I’m building the Super Sad app

A mile-high overview of iPhone app design

A review of The iPhone App Design Manual

My bread-and-butter work, for the longest time, has been web design. When I worked at Weather Underground, nearly all the products I worked on were web-based. As a freelancer, nearly all the startups I work with start with web-apps before moving on to native apps. Occasionally I have helped improve or redesign existing native apps, but for the most part I’ve been designing for the web. All that changed recently, and I am now working on a brand new iPhone app.

When I made this transition from web-design to app-design I wanted to do some background research and learn from experts. I know that the fundamentals of good design apply to either domain, but native apps bring their own set of possibilities and constraints. When I found the iPhone App Design Manual at my local library I was pretty excited. Unfortunately, the book did not live up to my expectations.

The inside cover advertises that the book is….

  • “Highly practical and full of real-world examples to illustrate and inspire.”
  • “Free from technical jargon — no coding skills required — and fully up to date with iOS7.”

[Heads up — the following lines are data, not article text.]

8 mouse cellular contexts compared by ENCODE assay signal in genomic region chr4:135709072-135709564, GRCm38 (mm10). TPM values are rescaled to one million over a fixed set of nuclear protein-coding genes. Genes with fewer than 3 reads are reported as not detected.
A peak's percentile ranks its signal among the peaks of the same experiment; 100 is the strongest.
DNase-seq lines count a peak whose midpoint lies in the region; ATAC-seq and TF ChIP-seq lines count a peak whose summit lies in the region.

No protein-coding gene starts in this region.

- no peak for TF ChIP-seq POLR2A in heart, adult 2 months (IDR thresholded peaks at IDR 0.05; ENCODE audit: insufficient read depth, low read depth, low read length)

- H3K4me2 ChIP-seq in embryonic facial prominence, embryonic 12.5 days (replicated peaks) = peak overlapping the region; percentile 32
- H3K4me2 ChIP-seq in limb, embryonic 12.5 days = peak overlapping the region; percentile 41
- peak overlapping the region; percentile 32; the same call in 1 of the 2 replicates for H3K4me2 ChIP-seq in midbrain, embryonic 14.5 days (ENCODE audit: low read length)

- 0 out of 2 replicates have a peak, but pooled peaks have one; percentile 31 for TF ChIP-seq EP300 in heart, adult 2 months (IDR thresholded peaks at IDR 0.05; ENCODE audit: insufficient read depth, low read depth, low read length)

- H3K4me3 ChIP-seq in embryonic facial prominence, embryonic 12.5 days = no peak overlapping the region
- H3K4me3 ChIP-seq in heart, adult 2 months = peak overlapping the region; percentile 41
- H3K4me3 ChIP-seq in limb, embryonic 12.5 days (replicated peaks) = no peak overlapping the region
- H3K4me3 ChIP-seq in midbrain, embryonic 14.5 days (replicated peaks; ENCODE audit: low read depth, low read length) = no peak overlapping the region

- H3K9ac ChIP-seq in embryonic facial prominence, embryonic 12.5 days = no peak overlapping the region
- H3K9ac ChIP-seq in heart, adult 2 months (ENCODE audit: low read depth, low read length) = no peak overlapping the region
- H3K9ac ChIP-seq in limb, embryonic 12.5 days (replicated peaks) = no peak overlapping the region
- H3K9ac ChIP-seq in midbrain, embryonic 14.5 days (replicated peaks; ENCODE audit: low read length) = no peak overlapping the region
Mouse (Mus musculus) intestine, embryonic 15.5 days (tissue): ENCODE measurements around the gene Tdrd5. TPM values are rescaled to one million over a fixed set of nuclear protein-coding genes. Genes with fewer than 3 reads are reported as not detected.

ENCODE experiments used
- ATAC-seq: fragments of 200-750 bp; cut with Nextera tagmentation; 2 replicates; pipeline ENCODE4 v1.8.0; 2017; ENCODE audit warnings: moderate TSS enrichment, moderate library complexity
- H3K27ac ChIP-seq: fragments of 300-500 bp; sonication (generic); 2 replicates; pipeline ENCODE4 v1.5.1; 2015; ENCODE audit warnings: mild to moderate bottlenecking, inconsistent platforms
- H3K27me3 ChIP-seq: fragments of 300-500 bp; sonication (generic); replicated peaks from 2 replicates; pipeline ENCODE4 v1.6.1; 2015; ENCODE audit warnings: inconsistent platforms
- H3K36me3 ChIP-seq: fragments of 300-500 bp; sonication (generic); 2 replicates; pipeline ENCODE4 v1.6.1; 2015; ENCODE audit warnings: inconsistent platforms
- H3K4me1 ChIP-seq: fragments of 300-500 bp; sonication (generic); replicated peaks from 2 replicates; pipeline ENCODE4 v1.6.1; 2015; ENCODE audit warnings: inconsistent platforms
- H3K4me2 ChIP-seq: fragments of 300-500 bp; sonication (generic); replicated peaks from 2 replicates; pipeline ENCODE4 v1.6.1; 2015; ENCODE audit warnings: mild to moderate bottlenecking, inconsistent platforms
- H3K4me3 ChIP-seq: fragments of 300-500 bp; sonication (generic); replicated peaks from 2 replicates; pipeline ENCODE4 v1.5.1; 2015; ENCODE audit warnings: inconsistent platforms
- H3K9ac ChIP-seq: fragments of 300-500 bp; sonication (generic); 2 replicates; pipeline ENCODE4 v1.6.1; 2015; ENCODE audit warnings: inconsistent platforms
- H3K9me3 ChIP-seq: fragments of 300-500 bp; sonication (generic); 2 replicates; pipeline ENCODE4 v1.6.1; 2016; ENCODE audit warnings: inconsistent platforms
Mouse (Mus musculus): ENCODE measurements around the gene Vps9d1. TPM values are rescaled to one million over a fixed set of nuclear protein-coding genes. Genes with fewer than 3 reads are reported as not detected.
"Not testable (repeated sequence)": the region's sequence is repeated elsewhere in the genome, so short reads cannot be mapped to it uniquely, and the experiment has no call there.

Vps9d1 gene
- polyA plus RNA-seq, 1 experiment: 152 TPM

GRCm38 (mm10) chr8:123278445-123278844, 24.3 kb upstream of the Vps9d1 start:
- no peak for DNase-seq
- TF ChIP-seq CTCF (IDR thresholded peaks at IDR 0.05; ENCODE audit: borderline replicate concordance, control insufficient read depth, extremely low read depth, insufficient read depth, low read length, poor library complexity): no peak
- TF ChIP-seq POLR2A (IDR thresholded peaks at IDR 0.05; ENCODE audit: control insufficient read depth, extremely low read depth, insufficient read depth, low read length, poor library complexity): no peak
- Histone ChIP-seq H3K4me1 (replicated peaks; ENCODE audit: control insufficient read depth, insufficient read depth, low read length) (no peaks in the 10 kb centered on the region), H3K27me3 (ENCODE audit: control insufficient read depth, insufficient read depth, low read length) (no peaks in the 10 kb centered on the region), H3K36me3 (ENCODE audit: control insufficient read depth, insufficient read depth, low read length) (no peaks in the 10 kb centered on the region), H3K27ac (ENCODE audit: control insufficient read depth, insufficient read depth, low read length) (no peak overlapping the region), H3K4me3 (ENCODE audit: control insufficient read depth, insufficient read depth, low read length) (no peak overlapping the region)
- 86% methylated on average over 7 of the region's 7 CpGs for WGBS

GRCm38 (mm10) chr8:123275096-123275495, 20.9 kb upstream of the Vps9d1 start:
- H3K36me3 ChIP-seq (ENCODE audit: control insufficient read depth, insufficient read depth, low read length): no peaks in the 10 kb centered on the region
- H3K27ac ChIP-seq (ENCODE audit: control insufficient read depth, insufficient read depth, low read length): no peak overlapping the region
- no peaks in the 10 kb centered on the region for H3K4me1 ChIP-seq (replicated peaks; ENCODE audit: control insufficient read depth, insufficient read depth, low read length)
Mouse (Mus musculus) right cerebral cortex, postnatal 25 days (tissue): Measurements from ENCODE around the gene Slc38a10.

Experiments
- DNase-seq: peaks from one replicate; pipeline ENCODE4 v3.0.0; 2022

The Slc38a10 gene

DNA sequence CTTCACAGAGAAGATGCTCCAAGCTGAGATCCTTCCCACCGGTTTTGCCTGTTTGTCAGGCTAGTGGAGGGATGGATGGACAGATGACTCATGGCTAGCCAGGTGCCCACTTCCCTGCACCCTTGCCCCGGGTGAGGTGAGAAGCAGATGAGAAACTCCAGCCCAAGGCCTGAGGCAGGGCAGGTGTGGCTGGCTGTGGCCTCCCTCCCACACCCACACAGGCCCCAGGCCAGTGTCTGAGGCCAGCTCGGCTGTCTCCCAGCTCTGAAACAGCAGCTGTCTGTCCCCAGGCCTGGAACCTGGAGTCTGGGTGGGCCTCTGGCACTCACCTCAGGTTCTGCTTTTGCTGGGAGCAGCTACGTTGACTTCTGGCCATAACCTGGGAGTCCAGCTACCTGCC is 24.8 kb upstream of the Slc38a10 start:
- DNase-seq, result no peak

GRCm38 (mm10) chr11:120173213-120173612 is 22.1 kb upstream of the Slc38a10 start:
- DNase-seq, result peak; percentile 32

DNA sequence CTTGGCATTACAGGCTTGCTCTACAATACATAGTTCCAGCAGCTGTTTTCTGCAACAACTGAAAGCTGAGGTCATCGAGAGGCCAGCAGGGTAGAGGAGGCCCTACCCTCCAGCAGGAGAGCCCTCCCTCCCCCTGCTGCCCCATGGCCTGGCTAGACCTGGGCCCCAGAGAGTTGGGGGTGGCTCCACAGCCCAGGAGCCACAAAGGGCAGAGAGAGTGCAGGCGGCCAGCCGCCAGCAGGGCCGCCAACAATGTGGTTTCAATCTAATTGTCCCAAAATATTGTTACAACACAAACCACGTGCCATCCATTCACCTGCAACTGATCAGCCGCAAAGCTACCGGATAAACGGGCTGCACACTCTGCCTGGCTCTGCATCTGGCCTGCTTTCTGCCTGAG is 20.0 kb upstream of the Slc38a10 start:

• “Guides you through the entire process from a great concept to a successful marketing plan.”

The book also boasts 10 chapters worth of content, covering everything from “How are apps made?” to “User experience design” to “Preparing final artwork.” And the book attempts to cover all this content within 153 pages.

The result, unfortunately, is that the author provides a mile-high overview of every step in the process, while never covering anything in any depth.

For example, there is a section called “Designing for Gestures” that begins on page 70, and, unfortunately, also ends on page 70. The authors devote a mere 5 paragraphs to explaining why gestural interactions are important. They conclude the section with this wishy-washy suggestion:

“[S]tudy how people interact with things related to your app, and try to mimic the actions in your interactions if possible. Of course, some people develop habits which are more time-consuming than they need to be — don’t mimic those if there’s a quicker way. The key is to use the right gestures for your idea, and to do that you need to tap into the mindset of your target audience.” (p.70)

So you should watch people use apps and try to mimic those interactions with gestures. Unless it seems like they are doing something wrong, then you should do something else. Got it.

And while the book provides a graphic of the main iPhone gestures you can use (eg. tap, drag, swipe, pinch, etc.) on the next page, they don’t provide any discussion of what interactions the gestures could or should be used for.

And, as icing on the cake of my disappointment, the book advertises that there are additional resources awaiting you at www.iphoneappdesignmanual.com. But, as anyone who just clicked that link has found out, the page no longer exists. Sad times.

So if you are looking for the cliff-notes, mile-high overview of iPhone app design, this book could work for you. (It also has a lot of nice pictures to look at.) But if you are looking for something that actually provides some in-depth advice, then I think you are better off looking elsewhere.

Bookclub Discussion

  • What resources and books do you recommend for someone who is going from web-design to app-design?